by Tony Catanzarite
To The Editor:
My name is Tony Catanzarite. I'm a 58 year old husband and father to 4 grown children and lifelong resident of the Michiana area living in Edwardsburg, Michigan. Looking forward to celebrating our independence with a new attitude.
Recently I was selected along with 100 others from our general population of the U.S.A. to participate in the inaugural 2019 National Assembly sponsored by The People! Two from every state and one from Puerto Rico. I'm writing you to reflect on this once in a lifetime perspective of altering opportunity that I feel so blessed to have experienced.
Our hosts, The People, a nonprofit nonpartisan initiative, brought us together in Washington D.C. on the weekend of May 17th-19th with the hope of determining why our great country is divided. So, they chose us, all 101 from an online survey and several in person events. Five of our staff members visit 20 states and sifted through thousands of potential attendees soliciting as much diversity as possible in a sincere attempt to complement and reflect the current demographics of our population. Democrats, Republicans, Christians, Muslims, Atheists, veterans, retail clerks, school teachers, laborers, economically challenged, financially set, young, old, students, retirees, transgender, highly educated, modestly educated, various ethnicities, non-binary, ex politicians, and many other types of Americans. We were confined to the Wink Motel for 48 hours. We were asked questions about the current state of our country. Where do we think our country is heading? What are our problems here in the U.S.? What can the 101 of us selected do to help? The questions were well prepared and stimulating to me. Creating discourse, emotion, and division. They opened dialogue. The interaction from strangers, people I had just met was exhilarating. People I would eventually call my friend when the weekend was over. sharing life stories, debating, pushing each other's buttons, and compromising. All in an effort to reach the goal of our hosts, "Common Ground"!
The concept was well contemplated and presented to the attendees. We were divided into groups periodically so we could have fresh opportunities to interact with other participants from around the U.S.. At one time we were asked to divide based on political affiliation. With about half stepping to the left and half to the right to signify their choice and the sparse few remaining in the middle, We were asked typical questions regarding politics, spending, healthcare, the environment, civil rights and various other questions that may seem important to the people of our country. When the Q & A session was over, 90% of us were now in the middle. The next question we were asked was, "Why are we divided?" It was very evident that we as Americans all seem to care about the same things, contrary to the way our country is governed.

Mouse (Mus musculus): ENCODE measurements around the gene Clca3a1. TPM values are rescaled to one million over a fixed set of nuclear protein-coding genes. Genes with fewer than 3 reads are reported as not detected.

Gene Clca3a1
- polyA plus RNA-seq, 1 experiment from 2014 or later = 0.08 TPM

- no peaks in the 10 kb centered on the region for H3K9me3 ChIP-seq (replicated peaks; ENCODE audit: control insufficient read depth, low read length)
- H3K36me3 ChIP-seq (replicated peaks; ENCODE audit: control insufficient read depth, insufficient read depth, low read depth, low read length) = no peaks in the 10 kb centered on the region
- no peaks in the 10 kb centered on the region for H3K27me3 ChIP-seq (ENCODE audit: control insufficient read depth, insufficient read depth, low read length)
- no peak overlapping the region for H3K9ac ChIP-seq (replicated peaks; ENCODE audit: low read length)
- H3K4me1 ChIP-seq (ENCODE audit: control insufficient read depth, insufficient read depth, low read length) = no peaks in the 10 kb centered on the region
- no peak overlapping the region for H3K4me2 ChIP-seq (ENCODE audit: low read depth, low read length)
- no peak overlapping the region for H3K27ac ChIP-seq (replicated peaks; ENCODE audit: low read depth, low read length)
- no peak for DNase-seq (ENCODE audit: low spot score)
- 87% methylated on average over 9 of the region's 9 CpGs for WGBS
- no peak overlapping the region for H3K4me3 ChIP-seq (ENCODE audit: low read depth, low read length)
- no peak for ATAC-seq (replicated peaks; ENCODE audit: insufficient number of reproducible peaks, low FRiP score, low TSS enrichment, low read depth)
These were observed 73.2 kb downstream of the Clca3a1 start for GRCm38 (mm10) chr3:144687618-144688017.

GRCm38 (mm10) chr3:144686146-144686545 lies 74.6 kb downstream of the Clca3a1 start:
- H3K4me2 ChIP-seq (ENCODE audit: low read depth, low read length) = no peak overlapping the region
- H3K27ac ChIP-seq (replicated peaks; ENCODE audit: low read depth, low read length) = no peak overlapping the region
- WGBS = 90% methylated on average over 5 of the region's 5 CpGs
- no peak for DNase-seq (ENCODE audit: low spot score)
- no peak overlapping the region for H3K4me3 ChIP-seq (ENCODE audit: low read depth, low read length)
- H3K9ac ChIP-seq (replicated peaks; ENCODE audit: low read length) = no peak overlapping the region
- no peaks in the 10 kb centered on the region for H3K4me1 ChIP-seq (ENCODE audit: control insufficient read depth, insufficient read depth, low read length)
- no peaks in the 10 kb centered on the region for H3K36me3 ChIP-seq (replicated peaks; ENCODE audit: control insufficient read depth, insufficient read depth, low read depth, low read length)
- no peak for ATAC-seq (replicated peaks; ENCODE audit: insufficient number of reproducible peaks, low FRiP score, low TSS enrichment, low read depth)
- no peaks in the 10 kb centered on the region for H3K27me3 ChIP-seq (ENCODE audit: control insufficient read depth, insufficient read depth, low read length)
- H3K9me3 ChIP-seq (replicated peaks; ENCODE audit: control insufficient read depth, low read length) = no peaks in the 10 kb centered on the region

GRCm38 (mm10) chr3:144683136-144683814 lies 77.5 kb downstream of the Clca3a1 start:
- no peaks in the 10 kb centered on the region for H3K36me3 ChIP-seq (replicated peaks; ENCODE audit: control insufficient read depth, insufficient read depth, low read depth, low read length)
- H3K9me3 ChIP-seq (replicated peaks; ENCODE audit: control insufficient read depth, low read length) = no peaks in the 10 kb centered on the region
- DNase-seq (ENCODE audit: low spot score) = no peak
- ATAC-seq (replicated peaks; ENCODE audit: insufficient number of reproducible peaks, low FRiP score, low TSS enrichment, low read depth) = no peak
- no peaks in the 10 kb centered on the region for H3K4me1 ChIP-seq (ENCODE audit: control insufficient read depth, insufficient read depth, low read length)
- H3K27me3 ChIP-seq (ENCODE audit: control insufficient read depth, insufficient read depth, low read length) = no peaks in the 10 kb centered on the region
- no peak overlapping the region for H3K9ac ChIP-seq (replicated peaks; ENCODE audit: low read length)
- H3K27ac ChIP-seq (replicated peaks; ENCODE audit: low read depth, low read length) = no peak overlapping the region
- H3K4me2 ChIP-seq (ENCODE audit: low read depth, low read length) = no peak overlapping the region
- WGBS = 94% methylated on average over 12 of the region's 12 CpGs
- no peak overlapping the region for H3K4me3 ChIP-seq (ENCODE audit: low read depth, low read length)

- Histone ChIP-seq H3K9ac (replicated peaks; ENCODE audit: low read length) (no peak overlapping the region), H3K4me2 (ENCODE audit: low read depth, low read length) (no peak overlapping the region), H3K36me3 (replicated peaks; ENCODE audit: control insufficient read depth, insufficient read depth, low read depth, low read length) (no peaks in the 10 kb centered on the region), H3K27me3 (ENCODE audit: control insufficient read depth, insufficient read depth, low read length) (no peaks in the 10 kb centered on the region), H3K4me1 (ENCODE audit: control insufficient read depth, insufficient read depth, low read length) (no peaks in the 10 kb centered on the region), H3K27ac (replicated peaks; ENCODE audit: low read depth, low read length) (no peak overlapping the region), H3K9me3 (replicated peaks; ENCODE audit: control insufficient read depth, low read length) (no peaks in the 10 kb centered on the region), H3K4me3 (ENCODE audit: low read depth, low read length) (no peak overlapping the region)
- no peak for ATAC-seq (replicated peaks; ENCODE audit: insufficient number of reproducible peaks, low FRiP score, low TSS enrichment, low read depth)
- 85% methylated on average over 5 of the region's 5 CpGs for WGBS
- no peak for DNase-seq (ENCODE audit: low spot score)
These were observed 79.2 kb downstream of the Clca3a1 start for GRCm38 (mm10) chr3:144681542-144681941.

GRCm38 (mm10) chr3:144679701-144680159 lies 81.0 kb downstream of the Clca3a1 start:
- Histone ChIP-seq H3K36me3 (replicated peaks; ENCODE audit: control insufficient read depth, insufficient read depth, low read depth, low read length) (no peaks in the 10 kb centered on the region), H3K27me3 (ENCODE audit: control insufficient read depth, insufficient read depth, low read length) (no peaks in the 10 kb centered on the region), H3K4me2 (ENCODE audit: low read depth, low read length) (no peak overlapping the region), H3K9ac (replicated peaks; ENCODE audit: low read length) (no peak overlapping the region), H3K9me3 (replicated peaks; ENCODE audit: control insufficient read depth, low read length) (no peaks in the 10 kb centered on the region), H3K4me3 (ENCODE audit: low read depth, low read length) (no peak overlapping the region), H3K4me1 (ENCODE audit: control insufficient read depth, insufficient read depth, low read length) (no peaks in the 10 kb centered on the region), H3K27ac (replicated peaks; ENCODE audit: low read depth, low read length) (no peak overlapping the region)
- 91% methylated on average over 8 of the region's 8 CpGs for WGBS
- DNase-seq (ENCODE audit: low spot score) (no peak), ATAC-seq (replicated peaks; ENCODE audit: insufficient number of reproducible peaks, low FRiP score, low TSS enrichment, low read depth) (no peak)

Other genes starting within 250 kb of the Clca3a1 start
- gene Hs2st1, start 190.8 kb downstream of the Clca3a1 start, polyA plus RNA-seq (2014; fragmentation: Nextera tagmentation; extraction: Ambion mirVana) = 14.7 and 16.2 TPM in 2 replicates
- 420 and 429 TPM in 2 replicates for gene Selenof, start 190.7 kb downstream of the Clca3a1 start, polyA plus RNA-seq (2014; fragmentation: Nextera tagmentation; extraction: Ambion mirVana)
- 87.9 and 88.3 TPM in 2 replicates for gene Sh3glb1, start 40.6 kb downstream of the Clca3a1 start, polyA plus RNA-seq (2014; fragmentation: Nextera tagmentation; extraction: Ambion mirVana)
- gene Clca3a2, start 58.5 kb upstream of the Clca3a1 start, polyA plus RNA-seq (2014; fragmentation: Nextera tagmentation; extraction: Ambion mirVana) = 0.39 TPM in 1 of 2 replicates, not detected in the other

I was assigned to a group discussing voting rights with about 15 attendees and a moderator. The other topics for our breakout sessions for participants included Do our representatives really represent us? Money in politics and special interest? Corporate and social safety nets? How do we balance individual (liberty value) versus collective (common good value) right? Why is our country divide today? What are the ways that citizens can impact change in politics? Each group was then responsible to share their consensus with the assembly.
Checking out on Sunday was bittersweet. I did not want to leave. I had just bonded with 100 fellow Americans and the wonderful staff. The energy and spirit were divine Of course I did not know what to expect when I arrived. Could I get along with these far leaning leftist or rigidly bent rightist? Did I want to tolerate the diversity and fit in? Could I keep my mouth shut and be a good listener like I promised my wife? I'm often fast in my ideals and perceptions but, this grand and amazing experience brought consciousnesses, light and hope to me as an American. We all, typically 87% or more, agreed on what WE need and want as Americans. We even devised our own "Declaration of The People" to emphasize this desire! What we learned was, It is not our fellow Americans creating our problems. It's a bias media, corrupt politicians, renegade law enforcement, government gerrymandering, inefficient leadership, lack of corporate and social accountability, social injustice, clean air and drinkable water, our future! We were challenged and we responded. In a way I hope and pray would make our fellow Americans proud.
I've been divided! Now that I've learned from this experience that I'm not much different than the rest of the country, I have a new passion. I have chosen to be a part of The People, for my people. We must all come together and make a stand, as one, if we ever want to change the system for the better. We are a nonpartisan agenda focused on cleaning up politics and putting government back where it belongs. For the People, by the People.
We as Americans, for our immediate future and that of our grandchildren and those that will follow, must be responsible and make political change a priority. We can no longer accept the ineptness of a floundering special interest government, with the expectations that our leaders are looking out for us and that a biased media is giving us facts and truth.
I truly thank Ben Walton for giving me the call to attend. I didn't believe him at first. And a visionary young woman named Katie Fahey for her leadership and inspiration. Kudos to the remaining staff for their patience, positivity, and hospitality. I urge my fellow Americans to check us out and get involved at thepeople.org! We look forward to meeting you,